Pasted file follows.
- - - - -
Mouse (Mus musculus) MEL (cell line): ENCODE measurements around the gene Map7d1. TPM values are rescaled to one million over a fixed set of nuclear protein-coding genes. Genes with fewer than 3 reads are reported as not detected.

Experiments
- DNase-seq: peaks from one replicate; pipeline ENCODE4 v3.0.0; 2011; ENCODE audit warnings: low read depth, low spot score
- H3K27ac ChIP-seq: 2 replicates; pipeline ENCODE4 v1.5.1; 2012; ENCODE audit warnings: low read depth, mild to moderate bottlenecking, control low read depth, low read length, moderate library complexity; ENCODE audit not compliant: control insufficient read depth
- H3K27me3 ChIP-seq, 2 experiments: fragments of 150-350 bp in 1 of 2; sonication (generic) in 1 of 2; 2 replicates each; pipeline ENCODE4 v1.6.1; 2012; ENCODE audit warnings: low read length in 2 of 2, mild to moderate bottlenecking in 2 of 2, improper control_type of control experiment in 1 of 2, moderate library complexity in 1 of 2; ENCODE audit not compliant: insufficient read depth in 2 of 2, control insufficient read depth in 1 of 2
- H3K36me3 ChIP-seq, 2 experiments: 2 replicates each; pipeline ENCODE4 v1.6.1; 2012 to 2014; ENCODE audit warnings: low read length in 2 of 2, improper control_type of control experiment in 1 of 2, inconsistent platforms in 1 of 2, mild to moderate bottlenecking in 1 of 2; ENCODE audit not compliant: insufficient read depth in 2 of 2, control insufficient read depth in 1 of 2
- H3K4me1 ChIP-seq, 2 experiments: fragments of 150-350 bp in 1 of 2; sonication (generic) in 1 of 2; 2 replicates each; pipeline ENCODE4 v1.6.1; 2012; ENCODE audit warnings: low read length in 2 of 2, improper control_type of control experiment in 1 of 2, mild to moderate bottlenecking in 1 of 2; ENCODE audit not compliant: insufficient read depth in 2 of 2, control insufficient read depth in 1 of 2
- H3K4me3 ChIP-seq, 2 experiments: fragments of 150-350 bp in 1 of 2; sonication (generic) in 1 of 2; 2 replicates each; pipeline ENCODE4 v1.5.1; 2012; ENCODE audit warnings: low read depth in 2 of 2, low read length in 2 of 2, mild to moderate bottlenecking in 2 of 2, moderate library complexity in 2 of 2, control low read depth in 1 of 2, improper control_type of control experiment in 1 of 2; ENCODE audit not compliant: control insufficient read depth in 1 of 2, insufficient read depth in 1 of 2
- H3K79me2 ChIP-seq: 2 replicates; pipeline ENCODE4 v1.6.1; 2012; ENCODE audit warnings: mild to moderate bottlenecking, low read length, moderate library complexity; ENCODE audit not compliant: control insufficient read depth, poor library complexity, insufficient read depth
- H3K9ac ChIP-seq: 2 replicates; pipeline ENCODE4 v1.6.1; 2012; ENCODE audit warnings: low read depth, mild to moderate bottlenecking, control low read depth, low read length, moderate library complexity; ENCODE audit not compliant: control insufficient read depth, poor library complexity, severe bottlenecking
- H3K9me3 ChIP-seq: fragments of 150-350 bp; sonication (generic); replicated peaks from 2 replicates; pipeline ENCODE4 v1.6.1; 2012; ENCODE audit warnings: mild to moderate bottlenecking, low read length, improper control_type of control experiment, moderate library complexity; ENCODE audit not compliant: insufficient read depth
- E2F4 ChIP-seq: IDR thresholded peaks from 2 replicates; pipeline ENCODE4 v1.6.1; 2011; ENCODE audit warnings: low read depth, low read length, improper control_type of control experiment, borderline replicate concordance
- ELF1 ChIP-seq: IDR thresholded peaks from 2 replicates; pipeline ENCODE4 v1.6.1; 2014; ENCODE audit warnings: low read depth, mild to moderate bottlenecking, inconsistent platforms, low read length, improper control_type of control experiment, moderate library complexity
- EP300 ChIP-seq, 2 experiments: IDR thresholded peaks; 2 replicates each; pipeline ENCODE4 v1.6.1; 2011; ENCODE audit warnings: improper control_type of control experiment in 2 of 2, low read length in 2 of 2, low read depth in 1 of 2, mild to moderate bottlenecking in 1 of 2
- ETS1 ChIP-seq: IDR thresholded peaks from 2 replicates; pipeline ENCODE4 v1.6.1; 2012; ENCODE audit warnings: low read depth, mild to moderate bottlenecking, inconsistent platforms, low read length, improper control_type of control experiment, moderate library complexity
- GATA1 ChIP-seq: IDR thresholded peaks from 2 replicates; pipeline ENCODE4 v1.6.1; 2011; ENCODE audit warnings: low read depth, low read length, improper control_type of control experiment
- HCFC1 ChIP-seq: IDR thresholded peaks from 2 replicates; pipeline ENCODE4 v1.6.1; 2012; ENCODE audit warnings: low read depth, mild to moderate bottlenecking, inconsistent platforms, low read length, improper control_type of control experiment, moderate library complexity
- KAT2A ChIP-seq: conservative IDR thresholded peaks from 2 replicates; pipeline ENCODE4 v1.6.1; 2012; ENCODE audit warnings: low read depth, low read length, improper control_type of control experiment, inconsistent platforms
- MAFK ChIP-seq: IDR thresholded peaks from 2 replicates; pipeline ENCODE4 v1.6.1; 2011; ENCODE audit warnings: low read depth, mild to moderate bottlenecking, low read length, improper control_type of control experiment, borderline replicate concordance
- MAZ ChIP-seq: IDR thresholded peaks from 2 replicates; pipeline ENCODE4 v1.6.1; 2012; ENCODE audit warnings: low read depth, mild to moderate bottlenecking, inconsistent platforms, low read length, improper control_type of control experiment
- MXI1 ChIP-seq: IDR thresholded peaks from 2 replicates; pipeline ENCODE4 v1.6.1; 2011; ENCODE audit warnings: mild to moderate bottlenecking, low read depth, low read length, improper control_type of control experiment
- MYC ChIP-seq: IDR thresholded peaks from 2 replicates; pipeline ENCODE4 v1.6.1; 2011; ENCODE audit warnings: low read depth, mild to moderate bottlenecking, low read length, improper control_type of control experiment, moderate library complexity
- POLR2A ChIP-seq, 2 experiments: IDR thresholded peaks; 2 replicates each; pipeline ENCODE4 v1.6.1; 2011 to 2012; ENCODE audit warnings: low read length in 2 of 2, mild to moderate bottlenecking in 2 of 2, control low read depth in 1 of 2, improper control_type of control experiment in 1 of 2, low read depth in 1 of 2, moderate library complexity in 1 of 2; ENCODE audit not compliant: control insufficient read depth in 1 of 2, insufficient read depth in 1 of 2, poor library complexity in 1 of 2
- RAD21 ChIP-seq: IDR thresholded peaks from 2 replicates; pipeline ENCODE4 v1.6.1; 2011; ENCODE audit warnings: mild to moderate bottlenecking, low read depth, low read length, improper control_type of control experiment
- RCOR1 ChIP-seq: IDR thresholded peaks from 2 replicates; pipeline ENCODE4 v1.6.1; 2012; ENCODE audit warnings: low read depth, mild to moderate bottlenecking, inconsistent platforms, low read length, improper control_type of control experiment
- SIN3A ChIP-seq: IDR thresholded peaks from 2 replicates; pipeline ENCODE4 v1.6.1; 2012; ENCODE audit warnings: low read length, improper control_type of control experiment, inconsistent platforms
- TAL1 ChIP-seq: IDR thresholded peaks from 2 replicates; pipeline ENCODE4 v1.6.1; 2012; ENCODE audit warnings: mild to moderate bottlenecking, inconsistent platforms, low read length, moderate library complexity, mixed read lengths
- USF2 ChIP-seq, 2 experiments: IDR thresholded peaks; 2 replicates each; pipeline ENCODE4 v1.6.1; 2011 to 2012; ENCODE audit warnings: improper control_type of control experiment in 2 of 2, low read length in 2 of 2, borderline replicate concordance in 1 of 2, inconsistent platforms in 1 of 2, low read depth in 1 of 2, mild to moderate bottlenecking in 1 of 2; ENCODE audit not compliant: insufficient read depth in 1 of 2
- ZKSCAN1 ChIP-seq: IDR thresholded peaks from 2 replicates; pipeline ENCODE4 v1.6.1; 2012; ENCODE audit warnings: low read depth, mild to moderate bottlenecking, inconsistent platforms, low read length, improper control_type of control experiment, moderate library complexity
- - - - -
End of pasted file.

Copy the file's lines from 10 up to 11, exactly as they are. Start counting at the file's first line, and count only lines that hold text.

- H3K9ac ChIP-seq: 2 replicates; pipeline ENCODE4 v1.6.1; 2012; ENCODE audit warnings: low read depth, mild to moderate bottlenecking, control low read depth, low read length, moderate library complexity; ENCODE audit not compliant: control insufficient read depth, poor library complexity, severe bottlenecking
- H3K9me3 ChIP-seq: fragments of 150-350 bp; sonication (generic); replicated peaks from 2 replicates; pipeline ENCODE4 v1.6.1; 2012; ENCODE audit warnings: mild to moderate bottlenecking, low read length, improper control_type of control experiment, moderate library complexity; ENCODE audit not compliant: insufficient read depth